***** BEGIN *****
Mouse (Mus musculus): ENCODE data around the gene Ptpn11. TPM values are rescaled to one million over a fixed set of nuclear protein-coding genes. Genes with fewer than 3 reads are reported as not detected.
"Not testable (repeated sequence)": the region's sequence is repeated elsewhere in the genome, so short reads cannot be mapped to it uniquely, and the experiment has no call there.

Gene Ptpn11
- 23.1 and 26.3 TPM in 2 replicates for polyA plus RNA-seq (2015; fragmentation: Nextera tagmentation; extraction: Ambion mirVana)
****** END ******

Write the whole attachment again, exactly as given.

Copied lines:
Mouse (Mus musculus): ENCODE data around the gene Ptpn11. TPM values are rescaled to one million over a fixed set of nuclear protein-coding genes. Genes with fewer than 3 reads are reported as not detected.
"Not testable (repeated sequence)": the region's sequence is repeated elsewhere in the genome, so short reads cannot be mapped to it uniquely, and the experiment has no call there.

Gene Ptpn11
- 23.1 and 26.3 TPM in 2 replicates for polyA plus RNA-seq (2015; fragmentation: Nextera tagmentation; extraction: Ambion mirVana)